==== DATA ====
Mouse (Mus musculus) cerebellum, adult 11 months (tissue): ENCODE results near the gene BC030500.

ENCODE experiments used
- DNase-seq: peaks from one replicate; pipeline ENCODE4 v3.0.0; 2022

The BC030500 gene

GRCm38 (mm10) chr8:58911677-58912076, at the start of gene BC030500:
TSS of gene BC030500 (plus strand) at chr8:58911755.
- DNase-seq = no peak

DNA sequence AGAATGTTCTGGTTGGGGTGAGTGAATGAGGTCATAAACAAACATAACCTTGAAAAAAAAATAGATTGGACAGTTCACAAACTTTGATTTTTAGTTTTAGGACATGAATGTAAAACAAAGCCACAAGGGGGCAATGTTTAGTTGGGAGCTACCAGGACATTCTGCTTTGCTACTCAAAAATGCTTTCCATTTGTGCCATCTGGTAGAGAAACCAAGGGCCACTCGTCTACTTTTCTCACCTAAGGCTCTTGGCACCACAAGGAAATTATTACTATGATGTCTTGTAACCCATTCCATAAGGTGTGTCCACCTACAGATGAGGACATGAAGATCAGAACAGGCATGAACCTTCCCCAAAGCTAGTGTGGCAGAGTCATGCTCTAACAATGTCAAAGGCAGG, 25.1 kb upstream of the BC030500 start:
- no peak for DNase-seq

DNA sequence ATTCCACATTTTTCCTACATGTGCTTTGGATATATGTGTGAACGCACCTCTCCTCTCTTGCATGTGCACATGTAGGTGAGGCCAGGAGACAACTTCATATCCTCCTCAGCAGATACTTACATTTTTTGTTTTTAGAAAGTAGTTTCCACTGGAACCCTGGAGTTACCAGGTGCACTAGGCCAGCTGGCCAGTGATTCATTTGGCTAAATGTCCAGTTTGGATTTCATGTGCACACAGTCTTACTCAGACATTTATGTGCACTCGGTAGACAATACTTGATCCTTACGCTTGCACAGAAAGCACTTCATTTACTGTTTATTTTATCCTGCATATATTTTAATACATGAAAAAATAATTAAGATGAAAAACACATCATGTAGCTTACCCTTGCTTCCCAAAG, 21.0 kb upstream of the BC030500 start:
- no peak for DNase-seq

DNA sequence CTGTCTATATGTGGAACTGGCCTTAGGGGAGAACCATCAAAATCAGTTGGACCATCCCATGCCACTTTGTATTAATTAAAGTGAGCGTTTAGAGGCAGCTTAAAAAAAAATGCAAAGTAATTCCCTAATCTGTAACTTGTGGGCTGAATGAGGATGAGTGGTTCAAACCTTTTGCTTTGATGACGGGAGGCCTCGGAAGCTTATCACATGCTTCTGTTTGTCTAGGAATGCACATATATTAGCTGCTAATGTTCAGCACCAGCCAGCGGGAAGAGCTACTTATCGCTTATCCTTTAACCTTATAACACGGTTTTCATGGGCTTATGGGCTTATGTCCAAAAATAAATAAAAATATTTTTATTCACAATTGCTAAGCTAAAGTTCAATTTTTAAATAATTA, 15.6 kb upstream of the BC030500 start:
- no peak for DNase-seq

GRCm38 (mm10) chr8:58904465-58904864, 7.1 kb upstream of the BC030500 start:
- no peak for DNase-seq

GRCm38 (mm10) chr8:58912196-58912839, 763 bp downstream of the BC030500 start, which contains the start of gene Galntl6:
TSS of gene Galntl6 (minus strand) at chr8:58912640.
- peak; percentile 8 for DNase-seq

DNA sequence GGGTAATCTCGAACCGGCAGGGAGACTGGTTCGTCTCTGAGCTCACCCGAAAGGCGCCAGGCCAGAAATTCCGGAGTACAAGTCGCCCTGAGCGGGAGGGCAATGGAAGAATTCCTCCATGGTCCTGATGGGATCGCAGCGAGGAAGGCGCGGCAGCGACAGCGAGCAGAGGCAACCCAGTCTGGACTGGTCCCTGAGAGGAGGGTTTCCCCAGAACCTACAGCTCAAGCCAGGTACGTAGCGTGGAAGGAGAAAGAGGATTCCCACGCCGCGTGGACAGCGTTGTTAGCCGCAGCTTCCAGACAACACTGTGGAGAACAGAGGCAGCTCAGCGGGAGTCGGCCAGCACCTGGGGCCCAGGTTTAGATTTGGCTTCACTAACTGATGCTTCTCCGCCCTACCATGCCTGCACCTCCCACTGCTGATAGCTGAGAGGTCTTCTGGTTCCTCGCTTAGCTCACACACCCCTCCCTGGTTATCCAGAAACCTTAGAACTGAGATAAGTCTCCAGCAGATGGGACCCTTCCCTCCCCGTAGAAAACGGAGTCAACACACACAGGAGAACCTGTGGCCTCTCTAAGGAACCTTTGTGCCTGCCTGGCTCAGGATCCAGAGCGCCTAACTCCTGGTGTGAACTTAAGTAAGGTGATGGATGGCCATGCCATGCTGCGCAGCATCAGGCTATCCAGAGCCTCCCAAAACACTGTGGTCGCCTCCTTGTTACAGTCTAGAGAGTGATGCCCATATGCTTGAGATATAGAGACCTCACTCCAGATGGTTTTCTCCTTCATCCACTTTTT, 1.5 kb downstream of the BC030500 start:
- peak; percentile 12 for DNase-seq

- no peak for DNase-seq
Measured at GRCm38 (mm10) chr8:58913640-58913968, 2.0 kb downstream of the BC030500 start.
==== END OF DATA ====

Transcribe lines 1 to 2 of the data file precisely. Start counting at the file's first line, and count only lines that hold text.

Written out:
Mouse (Mus musculus) cerebellum, adult 11 months (tissue): ENCODE results near the gene BC030500.

ENCODE experiments used